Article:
With the exception to window installation, exterior construction is nearly done on the nine-story, 22-unit mixed-use building under development at 89-14 150th Street, in Downtown Jamaica. A tipster sent along a photo to YIMBY of the construction site. The building measures 30,466 square feet. The cellar level will contain 2,884 square feet of medical offices, while the residential units, beginning on the second floor, should average 1,031 square feet apiece. The apartments will be condominiums, coming in two- and three-bedroom configurations. Amenities include bicycle storage, laundry facilities, a recreational area on the ground floor, an 11-car parking garage on the ground floor, and a terrace on the eighth floor. Kingston Property is the developer, while Maspeth-based Angelo Ng & Anthony Ng Architects Studio is the architect of record. Completion is expected in 2017, although work appears to be ahead of schedule. The project was two stories above street level in September of 2015.
Construction has recently topped out on the 12-story, 186-unit mixed-use building under development at 411 West 35th Street, located on the corner of Dyer Avenue in the Hudson Yards District. Photos of the progress have been posted to the YIMBY Forums by ILNY. The latest building permits indicate the structure encompasses 191,702 square feet. There will be 14,586 square feet of retail space and a 981-square-foot doctor’s office on the ground floor. The residential units, beginning on the second floor, should average 875 square feet apiece, although it’s not known if they will be rentals or condos. Amenities include an 80-car underground parking garage, storage for 94 bikes, laundry facilities, an outdoor recreational area on the ground floor, a rooftop terrace, and many other “recreation” and “parcel” rooms (probably consisting of lounges, a fitness center, etc.). YYY Development & Construction is the developer. Gowanus-based Workshop Design + Architecture is the design architect, while Aufgang Architects is serving as executive architect. Completion is expected in early 2017.
The United States Tennis Association’s 125,000-square-foot, 8,125-seat Grandstand Stadium is scheduled to debut for the 2016 US Open. The new stadium is a significant element of the $550 million overhaul of the 46-acre USTA Billie Jean King National Tennis Center, located in Flushing Meadows Corona Park, Queens. The seating capacity is 2,125 people more than before. The design comes from Detroit-based ROSSETTI, which is also behind the design of the renovated Arthur Ashe Stadium. As part of the overhaul, Ashe is getting a new, retractable roof. Other additions and upgrades to the include a retractable roof for Louis Armstrong Stadium and a two-tiered observation deck that overlooks the practice courts. Completion of the entire project is expected by 2018 and this year’s tournament runs from August 29 to September 11.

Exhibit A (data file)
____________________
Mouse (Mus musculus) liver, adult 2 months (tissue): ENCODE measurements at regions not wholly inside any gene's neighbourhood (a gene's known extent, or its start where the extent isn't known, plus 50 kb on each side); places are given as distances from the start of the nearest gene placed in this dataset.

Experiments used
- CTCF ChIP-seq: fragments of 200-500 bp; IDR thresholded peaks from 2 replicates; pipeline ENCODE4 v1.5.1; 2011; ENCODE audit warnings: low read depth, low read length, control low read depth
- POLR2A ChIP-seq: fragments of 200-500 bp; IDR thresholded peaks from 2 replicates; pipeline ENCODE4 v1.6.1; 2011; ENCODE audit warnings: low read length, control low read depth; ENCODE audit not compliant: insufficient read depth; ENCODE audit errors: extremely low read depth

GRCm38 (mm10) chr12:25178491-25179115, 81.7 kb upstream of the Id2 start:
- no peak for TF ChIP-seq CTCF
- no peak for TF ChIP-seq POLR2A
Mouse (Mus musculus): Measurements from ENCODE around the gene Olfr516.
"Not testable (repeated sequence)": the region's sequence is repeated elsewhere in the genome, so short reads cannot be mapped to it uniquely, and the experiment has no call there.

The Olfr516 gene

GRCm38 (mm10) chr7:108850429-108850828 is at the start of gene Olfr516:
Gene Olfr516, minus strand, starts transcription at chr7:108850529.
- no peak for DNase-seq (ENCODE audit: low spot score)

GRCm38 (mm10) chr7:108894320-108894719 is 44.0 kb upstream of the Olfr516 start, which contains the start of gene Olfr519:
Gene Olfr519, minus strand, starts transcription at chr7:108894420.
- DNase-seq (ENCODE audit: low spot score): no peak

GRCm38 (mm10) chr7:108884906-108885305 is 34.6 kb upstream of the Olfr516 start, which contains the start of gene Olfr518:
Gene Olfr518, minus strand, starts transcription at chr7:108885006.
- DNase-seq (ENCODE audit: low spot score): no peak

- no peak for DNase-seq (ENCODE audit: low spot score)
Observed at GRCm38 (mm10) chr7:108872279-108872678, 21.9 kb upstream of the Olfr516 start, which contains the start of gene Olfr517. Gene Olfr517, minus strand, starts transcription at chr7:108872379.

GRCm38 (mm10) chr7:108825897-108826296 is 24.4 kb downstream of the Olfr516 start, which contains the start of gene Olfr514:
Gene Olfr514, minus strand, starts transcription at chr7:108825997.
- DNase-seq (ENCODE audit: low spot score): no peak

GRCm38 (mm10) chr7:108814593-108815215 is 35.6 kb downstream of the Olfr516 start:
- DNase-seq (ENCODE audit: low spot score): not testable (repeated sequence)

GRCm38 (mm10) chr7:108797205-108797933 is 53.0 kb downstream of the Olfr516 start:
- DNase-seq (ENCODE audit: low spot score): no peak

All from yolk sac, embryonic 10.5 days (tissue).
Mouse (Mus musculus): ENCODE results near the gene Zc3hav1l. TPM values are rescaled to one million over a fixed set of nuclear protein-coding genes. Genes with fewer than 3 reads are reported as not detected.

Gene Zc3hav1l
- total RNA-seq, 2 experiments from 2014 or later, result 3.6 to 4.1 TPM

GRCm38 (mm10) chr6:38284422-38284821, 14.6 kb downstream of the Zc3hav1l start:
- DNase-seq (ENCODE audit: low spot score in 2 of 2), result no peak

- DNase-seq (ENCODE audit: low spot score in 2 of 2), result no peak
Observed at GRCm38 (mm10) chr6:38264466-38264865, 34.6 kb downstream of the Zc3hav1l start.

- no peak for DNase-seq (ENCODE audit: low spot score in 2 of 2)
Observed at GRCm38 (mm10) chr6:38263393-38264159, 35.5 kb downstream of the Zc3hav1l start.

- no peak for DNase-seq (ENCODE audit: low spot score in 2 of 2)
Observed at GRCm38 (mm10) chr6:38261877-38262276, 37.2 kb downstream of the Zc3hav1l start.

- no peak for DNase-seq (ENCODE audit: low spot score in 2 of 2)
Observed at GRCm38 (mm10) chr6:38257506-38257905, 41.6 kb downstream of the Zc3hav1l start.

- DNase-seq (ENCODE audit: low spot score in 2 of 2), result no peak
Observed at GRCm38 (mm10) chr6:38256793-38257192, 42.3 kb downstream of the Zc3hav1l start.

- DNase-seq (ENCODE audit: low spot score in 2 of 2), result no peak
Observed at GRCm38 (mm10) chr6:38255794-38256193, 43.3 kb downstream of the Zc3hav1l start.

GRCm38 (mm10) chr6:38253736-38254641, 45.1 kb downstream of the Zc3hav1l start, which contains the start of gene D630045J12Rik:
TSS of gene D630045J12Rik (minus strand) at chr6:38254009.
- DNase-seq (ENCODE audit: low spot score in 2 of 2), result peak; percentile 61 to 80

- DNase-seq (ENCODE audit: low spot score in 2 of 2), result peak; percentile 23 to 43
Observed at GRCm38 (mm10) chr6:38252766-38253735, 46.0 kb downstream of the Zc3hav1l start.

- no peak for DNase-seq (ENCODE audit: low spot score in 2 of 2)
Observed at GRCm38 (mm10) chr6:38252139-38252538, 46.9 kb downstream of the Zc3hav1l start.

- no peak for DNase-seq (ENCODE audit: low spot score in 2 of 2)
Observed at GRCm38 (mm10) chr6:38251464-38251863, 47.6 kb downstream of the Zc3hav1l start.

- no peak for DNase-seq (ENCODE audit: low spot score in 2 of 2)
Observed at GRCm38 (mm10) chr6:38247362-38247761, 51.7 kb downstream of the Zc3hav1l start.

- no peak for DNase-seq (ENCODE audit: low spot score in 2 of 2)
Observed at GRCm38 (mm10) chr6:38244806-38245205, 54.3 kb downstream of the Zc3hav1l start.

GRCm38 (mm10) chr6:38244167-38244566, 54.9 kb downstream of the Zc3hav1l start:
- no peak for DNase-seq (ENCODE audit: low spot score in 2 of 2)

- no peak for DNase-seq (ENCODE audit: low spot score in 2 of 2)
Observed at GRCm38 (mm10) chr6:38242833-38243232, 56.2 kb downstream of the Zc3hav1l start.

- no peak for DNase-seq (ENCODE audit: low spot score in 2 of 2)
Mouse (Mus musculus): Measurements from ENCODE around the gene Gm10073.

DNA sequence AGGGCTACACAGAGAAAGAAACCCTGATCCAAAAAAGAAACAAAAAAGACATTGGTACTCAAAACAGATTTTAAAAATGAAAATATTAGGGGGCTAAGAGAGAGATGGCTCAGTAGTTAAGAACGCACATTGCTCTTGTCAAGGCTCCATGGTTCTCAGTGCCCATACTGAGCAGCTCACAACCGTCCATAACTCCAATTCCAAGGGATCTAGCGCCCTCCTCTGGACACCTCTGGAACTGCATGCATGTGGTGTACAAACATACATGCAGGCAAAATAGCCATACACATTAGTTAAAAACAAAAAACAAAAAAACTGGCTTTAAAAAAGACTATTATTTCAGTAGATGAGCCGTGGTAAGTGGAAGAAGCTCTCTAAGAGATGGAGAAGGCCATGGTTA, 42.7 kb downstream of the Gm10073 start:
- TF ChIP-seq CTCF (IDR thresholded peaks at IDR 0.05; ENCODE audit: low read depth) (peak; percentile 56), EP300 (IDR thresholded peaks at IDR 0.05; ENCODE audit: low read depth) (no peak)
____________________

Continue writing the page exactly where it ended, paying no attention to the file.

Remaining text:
Earlier this week, the City Council voted to approve a rezoning proposal that would allow landlords of the commercial properties with public pedestrian arcades along Water Street, between Fulton and Whitehall streets in the Financial District, to convert the arcades into retail space in exchange for renovating adjacent public plazas. The total amount of space that could be converted spans 110,000 square feet across 20 buildings, DNAinfo reported. The rezoning requires retail conversions of greater than 7,500 square feet to be approved through the city’s Uniform Land Use Review Procedure (ULURP). It also limits the amount of street frontage chain banks and drugstores can take up, and requires the entire height of the arcade to be built out. Future renovations to the existing public plazas in the area could include new seating and planters, among other upgrades.
Fortis Property Group is slowly redeveloping Long Island College Hospital into apartments and an NYU Langone Medical Center, but a smaller project is brewing across the street. Local developer Brandon Hornbeck is demolishing a row of townhouses on Amity and Hicks street to make way for a mixed-use residential building.